Extracellular vesicular ncRNAs are shuttled between donor and recipient cells and function actively in recipient cells, suggesting a novel mechanism of intercellular communication . Since the first discovery of EVs in AD physiopathology, their multifaceted roles in this setting have been explored , including their role in mediating neuroinflammation . Exosomal miRNAs occurring in the blood have been investigated, and those from the central nervous system (CNS), including neurons, astrocytes, and CSF. They are considered promising diagnostic biomarkers in AD, as detected by RT-PCR or deep sequencing [20, 39, 40, 41]. Moreover, exosomes derived from the CNS have also been isolated in the blood (termed plasma-derived neural exosomes), furthering their appeal as target biomarkers in AD .
Role of EV miRNAs in the differential diagnosis of AD. Blue color represents serum EVs, and orange color represents CSF EVs. EV miRNAs in red color were upregulated in AD, while EV miRNAs in green were downregulated in AD.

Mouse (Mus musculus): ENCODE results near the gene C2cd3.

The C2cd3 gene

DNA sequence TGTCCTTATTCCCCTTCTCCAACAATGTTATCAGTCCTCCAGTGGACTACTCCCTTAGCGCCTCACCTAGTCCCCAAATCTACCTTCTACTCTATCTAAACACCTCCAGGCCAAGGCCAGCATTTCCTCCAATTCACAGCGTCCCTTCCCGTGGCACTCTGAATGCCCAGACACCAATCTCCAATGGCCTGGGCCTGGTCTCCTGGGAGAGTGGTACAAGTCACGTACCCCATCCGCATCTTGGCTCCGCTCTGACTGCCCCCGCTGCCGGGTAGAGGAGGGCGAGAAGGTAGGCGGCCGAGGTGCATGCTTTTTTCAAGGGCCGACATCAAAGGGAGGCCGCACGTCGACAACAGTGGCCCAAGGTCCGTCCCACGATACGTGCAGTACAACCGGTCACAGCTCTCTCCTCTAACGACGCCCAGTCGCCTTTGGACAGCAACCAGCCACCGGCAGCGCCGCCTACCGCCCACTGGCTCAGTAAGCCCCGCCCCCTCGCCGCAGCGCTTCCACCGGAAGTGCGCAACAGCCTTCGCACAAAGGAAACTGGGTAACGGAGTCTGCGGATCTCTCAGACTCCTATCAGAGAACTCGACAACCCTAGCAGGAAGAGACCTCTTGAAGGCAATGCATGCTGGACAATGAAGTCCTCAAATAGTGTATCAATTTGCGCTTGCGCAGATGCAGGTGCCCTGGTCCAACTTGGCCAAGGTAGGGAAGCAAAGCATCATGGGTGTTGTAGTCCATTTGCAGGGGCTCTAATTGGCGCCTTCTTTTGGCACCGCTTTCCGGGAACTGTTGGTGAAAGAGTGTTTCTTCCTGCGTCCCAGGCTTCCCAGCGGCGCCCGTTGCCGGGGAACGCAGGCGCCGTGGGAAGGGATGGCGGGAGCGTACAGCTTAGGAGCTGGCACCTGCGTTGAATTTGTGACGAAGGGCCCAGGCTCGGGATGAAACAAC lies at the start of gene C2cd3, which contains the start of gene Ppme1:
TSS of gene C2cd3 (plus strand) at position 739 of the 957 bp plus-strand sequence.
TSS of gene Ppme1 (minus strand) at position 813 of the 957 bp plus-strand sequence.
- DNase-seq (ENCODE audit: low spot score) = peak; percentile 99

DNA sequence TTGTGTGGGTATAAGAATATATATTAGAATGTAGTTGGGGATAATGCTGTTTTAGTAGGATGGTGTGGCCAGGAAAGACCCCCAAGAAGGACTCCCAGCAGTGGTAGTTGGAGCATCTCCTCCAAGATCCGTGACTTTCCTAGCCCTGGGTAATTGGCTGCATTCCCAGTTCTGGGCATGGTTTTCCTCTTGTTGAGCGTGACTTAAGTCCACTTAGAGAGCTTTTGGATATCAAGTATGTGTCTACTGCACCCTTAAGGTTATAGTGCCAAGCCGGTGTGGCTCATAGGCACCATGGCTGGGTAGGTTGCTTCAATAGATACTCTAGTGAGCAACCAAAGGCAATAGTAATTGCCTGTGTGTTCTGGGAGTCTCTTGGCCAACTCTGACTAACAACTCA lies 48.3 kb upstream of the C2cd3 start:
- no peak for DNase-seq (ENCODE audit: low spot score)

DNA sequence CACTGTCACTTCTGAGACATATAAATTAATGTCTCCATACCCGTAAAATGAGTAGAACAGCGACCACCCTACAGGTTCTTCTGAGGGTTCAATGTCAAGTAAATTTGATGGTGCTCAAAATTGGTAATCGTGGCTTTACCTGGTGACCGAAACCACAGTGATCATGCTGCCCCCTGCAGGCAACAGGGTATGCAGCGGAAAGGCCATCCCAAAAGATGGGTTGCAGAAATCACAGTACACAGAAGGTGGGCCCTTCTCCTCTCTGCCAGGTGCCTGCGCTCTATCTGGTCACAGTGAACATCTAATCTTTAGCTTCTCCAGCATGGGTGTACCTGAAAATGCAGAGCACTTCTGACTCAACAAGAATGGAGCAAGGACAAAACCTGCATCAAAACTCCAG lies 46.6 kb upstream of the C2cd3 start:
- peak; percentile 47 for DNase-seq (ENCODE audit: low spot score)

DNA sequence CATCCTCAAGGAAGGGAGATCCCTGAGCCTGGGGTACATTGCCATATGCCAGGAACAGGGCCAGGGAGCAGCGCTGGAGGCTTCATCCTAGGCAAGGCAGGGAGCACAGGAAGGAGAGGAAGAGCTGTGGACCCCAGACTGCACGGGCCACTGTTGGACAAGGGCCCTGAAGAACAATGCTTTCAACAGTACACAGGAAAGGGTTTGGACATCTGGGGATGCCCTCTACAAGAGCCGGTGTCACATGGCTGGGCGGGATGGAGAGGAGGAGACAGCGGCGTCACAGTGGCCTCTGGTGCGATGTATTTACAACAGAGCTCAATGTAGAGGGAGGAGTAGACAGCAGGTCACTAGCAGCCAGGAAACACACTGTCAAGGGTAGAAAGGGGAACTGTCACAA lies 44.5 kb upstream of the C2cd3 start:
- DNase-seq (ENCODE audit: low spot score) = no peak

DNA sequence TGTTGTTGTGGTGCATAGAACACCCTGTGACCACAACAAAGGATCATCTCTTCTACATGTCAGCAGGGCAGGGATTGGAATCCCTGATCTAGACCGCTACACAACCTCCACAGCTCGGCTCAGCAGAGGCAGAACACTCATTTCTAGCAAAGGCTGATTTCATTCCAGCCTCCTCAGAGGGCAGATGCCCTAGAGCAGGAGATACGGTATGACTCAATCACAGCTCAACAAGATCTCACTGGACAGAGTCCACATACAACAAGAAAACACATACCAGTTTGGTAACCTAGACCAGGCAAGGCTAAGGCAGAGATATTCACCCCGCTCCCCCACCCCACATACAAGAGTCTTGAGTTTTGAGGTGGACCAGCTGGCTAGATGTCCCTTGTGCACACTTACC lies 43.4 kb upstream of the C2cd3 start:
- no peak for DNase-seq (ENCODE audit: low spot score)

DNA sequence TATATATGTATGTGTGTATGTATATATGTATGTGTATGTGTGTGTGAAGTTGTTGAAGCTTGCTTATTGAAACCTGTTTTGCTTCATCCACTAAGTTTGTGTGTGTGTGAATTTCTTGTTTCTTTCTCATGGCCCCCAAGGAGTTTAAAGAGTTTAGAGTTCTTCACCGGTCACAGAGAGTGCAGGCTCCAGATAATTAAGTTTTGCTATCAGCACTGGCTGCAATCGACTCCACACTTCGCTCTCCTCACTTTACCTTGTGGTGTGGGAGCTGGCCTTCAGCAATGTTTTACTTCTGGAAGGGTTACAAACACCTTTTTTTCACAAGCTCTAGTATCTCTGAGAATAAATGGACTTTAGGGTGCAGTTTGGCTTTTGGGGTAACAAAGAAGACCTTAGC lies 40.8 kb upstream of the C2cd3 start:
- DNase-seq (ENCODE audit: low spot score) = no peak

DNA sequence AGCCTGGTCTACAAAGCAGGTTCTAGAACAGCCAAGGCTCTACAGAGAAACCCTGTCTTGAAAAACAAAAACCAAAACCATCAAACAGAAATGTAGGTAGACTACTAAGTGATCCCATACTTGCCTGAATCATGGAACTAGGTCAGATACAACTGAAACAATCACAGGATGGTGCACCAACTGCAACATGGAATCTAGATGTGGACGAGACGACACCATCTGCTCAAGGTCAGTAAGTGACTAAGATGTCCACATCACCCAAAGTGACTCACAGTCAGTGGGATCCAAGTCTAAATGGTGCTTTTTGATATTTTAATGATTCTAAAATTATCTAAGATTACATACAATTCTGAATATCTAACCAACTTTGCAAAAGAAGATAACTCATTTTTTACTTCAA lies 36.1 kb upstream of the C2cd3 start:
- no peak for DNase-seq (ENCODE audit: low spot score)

EV miRNAs may be potential biomarkers for the differential diagnosis of AD (Fig. 2). Lugli et al.  applied NGS to investigate the differently expressed serum exosomal miRNAs in AD relative to controls, identifying 20 miRNAs. miR-342-3p was highlighted particularly, given that its downregulation has also been reported in previous studies. Cheng et al.  explored serum exosomal miRNA expression in AD from the AIBL cohort and identified 17 dysregulated serum exosomal miRNAs. Both  and  support the potential biomarker capability of miR-342-3p. Another two miRNAs, miR-21-5p and miR-451a, were found to be decreased in plasma EVs in AD relative to those in dementia with Lewy bodies (DLB), with area under curve (AUC) values of 0.93 and 0.95, respectively, suggesting these could be potential biomarkers to discriminate these diseases . Li et al.  examined the expression of 18 miRNAs in plasma EVs in vascular dementia (VD), AD, and mild cognitive impairment (MCI). They found that among the three miRNAs found to be decreased in AD compared to healthy control, only miR-1306-5p was differentially expressed between AD, MCI, and VD.